Ada Leung says, “Just keep moving and don’t worry too soon.”
The 42-year-old Torontonian has come a long way through professional and personal struggles to a feeling of fearlessness.
Ada is a new entrepreneur and she’s living this advice everyday, not wasting time worrying over whether or not her business (AdaLeung International) will be a success, and instead focusing her energy and time on what she needs to make it one. Sure everyone worries, she says. Just worry later! But right now, you get down to work.
Ada wasn’t always able to live those words. One of the biggest hurdles she has had to overcome has also been one of the most life-changing. A few years ago, confident, bubbly, optimistic Ada found herself struggling with depression. Following the end of her relationship and the sudden tragic death of her father, she was overcome with feelings of helplessness and loneliness. Being the eldest child in her family, Ada was always the person her siblings turned to for strength and guidance, and after her father’s death was no exception. But no one seemed to notice Ada’s own need for support and her growing struggle with depression. She didn’t know what to do or who to turn to and it seemed no one understood what she was going through.
A pivotal moment in her depression came a few days before Christmas. Ada was at the movies, unable to find any levity despite the comedy she was watching. As she was leaving, it began to rain, and Ada felt an overwhelming moment of helplessness at her situation. Though she’s not a religious person, Ada looked up at the sky and said, “I don’t know what to do. This isn’t me. I just want to be myself again.” It was the most terrifying moment of her life. Surely there must be someone out there who could help her, she thought. So she decided to break her silence and ask.
Ada began talking about what she was going through. She started seeing a psychologist, she opened up to her friends who had been through depression and she shared her experience with her brother. She started volunteering with mentorship programs and walkathons for Alzheimer’s research and her perspective began to change. She saw how grateful people were for her help, even for something as simple as getting up at 5am to lend a hand. She saw that she wasn’t alone, unappreciated or invisible, and it started her on a path to recovery.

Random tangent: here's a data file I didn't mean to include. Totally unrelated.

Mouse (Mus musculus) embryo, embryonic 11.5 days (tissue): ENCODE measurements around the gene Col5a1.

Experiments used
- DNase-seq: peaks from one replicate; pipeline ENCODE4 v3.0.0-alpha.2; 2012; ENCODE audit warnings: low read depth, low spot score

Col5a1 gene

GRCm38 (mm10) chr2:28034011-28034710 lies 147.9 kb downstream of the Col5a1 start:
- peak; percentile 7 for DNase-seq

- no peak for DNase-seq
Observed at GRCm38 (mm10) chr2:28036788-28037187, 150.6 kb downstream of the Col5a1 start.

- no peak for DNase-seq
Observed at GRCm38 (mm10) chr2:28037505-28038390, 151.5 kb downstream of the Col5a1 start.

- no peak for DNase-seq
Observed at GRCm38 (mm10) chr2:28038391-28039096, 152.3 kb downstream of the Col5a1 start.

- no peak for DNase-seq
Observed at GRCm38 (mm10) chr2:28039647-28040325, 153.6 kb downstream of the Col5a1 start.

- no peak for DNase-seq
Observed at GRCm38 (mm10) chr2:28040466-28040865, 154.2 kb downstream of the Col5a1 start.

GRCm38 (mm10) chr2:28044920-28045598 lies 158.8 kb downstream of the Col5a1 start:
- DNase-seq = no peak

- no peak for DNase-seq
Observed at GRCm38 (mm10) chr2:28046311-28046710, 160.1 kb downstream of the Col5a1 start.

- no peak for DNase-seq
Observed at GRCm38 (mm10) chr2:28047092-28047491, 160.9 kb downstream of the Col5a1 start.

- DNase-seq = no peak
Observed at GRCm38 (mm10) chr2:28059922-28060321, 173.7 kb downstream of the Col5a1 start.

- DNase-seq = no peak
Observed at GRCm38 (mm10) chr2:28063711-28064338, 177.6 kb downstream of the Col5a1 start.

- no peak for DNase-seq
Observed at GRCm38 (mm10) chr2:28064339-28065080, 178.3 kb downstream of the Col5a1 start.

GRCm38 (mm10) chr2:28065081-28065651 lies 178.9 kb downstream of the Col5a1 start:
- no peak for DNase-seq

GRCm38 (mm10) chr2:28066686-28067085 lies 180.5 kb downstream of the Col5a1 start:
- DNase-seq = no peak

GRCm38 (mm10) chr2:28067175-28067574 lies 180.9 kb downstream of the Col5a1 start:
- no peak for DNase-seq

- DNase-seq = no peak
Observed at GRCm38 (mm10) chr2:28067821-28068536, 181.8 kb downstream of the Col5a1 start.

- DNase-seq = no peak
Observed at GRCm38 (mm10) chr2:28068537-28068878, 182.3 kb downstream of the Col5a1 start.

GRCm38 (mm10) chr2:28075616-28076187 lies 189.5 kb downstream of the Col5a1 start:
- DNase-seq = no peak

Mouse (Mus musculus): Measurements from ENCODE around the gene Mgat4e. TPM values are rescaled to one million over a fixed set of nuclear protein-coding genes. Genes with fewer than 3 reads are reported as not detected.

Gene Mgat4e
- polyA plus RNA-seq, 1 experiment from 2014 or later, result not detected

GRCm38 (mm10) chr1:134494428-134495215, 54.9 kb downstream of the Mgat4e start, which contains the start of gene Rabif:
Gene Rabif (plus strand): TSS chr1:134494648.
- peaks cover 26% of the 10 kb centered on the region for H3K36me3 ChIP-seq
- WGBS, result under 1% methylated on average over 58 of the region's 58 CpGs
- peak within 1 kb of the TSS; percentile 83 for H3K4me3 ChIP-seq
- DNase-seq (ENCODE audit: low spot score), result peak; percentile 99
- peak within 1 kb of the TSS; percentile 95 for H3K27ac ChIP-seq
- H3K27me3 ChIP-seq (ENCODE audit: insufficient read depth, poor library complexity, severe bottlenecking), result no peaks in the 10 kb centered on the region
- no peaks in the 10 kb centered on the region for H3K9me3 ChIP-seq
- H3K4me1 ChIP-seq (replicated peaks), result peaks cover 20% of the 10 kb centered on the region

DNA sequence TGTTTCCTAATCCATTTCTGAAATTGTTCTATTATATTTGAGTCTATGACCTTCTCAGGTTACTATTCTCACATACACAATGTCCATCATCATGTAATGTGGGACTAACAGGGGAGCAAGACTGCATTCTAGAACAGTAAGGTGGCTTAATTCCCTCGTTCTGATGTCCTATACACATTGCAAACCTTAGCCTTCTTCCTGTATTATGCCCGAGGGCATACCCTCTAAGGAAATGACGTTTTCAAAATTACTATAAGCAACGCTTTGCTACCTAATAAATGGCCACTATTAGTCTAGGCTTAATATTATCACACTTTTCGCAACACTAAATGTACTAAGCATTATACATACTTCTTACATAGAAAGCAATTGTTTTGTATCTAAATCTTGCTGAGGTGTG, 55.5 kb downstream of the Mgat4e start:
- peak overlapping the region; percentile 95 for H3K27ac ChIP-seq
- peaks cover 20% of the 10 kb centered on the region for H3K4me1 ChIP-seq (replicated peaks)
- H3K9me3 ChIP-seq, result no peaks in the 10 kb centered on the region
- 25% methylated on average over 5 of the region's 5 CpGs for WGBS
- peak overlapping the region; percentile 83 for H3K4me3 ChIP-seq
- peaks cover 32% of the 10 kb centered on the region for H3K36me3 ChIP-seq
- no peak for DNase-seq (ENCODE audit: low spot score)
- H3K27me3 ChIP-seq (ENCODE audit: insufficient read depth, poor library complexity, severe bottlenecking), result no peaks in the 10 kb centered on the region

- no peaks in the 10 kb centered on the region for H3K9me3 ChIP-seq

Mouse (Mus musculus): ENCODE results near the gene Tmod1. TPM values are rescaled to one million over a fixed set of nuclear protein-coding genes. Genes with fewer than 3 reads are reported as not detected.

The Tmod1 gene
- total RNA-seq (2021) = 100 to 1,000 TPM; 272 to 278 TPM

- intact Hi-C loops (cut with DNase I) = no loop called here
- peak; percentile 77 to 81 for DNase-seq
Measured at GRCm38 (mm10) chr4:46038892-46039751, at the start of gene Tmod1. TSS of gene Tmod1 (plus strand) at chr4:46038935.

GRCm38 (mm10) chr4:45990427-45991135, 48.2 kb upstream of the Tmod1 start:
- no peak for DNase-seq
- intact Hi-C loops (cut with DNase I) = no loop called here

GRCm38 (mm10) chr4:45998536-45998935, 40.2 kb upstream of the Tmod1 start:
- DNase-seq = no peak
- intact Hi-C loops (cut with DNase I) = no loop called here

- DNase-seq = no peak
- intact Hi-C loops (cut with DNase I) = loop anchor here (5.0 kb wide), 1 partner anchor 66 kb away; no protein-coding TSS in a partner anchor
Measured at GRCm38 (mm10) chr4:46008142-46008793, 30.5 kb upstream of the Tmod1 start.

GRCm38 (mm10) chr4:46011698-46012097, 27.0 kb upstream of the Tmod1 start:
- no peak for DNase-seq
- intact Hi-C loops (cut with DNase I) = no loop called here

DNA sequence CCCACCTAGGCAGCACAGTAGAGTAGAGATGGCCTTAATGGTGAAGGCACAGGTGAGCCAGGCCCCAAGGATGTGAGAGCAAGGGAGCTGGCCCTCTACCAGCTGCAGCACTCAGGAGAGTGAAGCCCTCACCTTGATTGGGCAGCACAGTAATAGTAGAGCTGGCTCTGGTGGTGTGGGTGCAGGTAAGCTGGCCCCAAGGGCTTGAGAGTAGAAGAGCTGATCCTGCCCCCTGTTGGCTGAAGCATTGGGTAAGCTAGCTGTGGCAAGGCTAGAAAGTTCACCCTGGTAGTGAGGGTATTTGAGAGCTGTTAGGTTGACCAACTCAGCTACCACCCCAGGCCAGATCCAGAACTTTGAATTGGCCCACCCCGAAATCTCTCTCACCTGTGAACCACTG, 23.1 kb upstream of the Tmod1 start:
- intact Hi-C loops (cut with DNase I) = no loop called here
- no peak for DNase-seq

Now, Ada says she lives appreciation every day. She appreciates whenever someone does anything for her: she appreciates the people she knows and the strangers on the street. She sees that she can learn something from every person who walks into her life, and that her learning is a continual journey. And she’s learned so much. Ada says we should never underestimate each other. Everyone has knowledge and life experiences that could be helpful to others in times of need.
Ada appreciates the knowledge others have offered her and gives of her own knowledge without expecting anything in return. And yet, she’s seen the payback for living this way time and time again. Now, as she starts her business, the people she helped are helping her in turn. And that’s how Ada thinks we should all live.
Depression was a difficult time in her life, but Ada feels it’s made her a better person and changed her perspective in keys ways. First, she’s done with shame – it’s like a disease and everyone’s sick with it. Following her recovery, Ada talked freely with others about what she’d been through and encouraged them to reach out if they ever found themselves in a similar situation. She’s learned to take it easy in life – to keep moving and not worry so much! Things will work out. And she’s learned that we need to care more for each other. Ada was always a people-person, but depression showed her that even the most outgoing person can have trouble asking for help. Ada thinks we should all express our love and concern for each other more freely: you never know what might be going on beneath the surface and what a difference you can make by asking, “How can I help?”